- Hellboy’s World: Comics and Monsters on the Margins by Scott Bukatman
by Scott Bukatman. University of California Press.
2016. $60 hardcover; $19.92 paper; $18.92 e-book. 280pages.
Before settling in to read Scott Bukatman’s Hellboy’s World: Comics and Monsters on the Margins, I took time—perhaps a little too much time—to admire the glorious, and gloriously reproduced, images contained within it. And, having now read the book, I don’t think Scott Bukatman would have minded that digression at all.
Hellboy’s World is a lovely object. The soft-touch matte cover feels luxurious in the hand, much like actual Hellboy trades. Its roughly A5 pamphlet size makes it easy to hold, and it is crammed with full-color images, which often take up double-page spreads. Congratulations to the editorial folks at the University of California Press who supported the inclusion of so many images, and of course to Mike Mignola, who allowed his artwork to appear so profusely throughout the text. Other academic publishers should take note.
It is fitting to open this review with a description of the material book itself, as this is a central aspect of Bukatman’s treatise. Hellboy’s World is at its heart a book about “bookishness” (“codicological consciousness”) and is concerned with the “changing status” of books in an increasingly digitized world.1 Bukatman argues that comic books—in their form, materiality, and marginality—are just as monstrous, or [End Page 160] disruptive, as the characters appearing within the pages of a Hellboy comic book. Bukatman is interested here in exploring the raw power of words, images, books, and reading. Descriptions denoting Bukatman’s, Mignola’s (“undeniably, a book guy”), and Hellboy’s bibliophilia abound.2 Mignola even says that his parting gift to Hellboy may well be to leave him in a library. In so doing, Bukatman—consciously or not, and not unproblematically—sets about privileging the book, and comic book, as material object. This motif recurs throughout the entire text.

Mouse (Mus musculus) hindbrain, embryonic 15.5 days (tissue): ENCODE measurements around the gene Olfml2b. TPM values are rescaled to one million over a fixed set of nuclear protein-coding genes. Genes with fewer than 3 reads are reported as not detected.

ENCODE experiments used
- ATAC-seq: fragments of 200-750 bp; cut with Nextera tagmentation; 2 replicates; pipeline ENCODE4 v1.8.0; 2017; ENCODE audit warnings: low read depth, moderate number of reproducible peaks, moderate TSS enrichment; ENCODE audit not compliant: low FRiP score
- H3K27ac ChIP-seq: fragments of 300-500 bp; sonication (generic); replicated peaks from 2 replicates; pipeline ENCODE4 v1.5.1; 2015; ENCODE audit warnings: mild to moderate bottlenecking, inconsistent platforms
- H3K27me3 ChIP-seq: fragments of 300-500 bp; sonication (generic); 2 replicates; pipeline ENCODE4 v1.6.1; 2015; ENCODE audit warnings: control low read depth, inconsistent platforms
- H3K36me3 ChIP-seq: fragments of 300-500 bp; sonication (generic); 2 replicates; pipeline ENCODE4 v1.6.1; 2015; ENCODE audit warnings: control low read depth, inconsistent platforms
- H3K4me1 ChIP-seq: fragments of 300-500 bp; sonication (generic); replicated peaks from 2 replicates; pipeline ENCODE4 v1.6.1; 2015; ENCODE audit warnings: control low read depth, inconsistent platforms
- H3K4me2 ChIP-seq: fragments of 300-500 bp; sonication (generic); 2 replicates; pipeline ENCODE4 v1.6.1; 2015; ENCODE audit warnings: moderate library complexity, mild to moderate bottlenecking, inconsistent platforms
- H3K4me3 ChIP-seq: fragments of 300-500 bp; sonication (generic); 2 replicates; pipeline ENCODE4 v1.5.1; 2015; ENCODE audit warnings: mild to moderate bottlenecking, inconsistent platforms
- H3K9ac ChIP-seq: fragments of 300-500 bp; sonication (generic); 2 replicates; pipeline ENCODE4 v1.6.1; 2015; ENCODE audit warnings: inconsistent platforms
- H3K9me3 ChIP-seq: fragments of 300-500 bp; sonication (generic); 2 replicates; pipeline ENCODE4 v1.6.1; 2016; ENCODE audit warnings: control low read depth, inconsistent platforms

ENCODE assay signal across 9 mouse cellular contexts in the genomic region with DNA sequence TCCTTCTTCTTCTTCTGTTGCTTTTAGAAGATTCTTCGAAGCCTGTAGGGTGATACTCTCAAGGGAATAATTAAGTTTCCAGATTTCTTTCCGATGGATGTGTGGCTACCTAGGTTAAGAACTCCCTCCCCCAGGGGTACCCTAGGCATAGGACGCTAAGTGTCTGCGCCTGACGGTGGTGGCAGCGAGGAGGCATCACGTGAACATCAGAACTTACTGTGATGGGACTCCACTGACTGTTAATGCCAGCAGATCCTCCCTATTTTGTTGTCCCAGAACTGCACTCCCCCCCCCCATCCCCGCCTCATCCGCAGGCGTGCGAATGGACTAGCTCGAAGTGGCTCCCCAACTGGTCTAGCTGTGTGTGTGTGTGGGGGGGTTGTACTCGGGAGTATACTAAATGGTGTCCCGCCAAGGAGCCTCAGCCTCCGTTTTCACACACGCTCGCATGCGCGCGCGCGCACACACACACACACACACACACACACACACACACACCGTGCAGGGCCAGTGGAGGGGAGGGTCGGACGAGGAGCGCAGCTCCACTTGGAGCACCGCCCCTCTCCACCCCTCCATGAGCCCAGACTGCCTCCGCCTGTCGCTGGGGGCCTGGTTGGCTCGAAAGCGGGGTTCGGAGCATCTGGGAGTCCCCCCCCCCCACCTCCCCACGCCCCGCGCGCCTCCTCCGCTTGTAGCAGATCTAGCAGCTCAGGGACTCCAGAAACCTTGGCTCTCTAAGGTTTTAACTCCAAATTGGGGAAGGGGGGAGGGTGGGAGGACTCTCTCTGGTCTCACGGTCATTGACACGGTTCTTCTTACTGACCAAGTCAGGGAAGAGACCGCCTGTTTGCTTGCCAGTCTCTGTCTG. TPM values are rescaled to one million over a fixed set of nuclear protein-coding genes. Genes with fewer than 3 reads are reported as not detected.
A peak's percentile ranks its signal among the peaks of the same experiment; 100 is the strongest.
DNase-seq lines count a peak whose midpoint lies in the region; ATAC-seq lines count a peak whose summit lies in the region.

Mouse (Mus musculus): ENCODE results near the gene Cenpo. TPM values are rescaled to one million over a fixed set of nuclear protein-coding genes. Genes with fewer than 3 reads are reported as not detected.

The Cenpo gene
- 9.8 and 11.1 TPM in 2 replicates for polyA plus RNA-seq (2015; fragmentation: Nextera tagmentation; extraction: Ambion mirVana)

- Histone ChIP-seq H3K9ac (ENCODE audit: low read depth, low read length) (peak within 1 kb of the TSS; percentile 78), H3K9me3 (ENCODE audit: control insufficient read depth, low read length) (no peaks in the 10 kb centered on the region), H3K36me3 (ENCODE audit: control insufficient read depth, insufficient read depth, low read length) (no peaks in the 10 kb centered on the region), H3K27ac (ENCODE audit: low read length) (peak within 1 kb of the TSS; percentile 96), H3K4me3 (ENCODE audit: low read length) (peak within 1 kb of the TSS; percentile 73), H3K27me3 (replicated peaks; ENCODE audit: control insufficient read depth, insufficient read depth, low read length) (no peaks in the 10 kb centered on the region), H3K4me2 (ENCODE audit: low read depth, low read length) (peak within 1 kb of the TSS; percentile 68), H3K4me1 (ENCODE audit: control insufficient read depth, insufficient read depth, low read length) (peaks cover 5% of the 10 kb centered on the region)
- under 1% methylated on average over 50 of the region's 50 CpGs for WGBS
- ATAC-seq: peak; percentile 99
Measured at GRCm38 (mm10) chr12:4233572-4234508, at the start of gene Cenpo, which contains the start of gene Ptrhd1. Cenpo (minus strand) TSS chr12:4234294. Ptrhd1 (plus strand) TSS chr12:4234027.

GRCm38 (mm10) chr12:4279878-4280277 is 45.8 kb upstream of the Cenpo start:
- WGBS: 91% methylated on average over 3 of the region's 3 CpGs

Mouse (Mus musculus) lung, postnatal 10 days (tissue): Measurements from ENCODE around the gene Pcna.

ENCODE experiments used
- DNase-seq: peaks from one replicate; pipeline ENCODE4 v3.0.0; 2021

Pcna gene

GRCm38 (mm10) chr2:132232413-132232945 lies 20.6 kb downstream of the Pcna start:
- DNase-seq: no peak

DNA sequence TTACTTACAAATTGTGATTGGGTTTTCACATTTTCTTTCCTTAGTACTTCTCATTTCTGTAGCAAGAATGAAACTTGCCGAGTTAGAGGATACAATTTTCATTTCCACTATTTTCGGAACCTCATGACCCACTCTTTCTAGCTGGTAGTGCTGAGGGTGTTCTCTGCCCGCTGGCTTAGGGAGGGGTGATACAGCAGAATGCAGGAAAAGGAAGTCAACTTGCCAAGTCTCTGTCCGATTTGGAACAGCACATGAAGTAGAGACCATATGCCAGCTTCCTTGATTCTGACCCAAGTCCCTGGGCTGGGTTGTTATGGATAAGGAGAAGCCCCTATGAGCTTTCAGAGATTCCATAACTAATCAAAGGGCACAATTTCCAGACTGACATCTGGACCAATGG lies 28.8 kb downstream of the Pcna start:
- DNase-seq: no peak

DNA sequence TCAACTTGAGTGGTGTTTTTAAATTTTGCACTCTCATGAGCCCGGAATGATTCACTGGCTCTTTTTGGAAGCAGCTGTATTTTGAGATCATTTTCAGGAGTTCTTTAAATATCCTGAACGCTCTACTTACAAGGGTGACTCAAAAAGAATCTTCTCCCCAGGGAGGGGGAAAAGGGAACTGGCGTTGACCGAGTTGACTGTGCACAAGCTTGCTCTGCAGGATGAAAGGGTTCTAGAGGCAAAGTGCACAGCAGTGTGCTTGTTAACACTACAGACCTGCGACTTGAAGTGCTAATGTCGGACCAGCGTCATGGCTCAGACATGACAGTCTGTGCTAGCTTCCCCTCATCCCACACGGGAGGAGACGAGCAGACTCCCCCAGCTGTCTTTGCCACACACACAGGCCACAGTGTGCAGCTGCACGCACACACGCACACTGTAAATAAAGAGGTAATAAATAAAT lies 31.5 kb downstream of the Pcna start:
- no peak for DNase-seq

Hellboy’s World is not an intimidating book in either its materiality or its content. And to start with, it is perhaps easier to say what Hellboy’s World is not. It is not an extensive critical study of Hellboy or a close, detailed textual analysis. Similarly, it is not a treatise on comics form and functionalism. It is not an aca-fan’s account of a beloved fan object (critical and/or celebratory), or even an auteur study. But it does contain elements of all, and much like Hellboy himself, Bukatman’s analysis—when we do see it—certainly packs a punch. What we are offered here is a lovingly written insight not only into the makings of Mike Mignola’s Hellboy but also into the adventure of reading it, of entering into Hellboy’s world. As Bukatman himself states, “Beyond celebrating Hellboy . . . the real purpose of Hellboy’s World is to open up new ways of understanding the experience of reading comics, using the work of Mike Mignola as its primary case study.”3
Bukatman opens his discussion with an evocation of an act of reading—Walter Benjamin’s “One-Way Street”—returning to its images and ideas time and again.4 Bukatman adeptly uses this account to draw out the themes he wishes to pursue: the power of books as material objects; the affective pleasure of reading, and the reciprocal relations between reader and text; the play—or as he imagines it, the “adventure”—of reading, and in this case, of reading Hellboy comic books. Bukatman draws from an extensive, yet perhaps not surprising, range of sources and media approaches. Alongside interspersed details from a clearly relished meeting with Mignola, we are exposed to theories and ideas from the worlds of painting and sculpture, film, children’s books, graphic design, and medieval manuscripts. For all this, however, this is not an overly theoretical book, and Bukatman manages throughout to balance fannish lightness and theoretical shade.
Hellboy’s World is divided into five chapters: the first two are concerned with Mignola’s characterization and world building, with...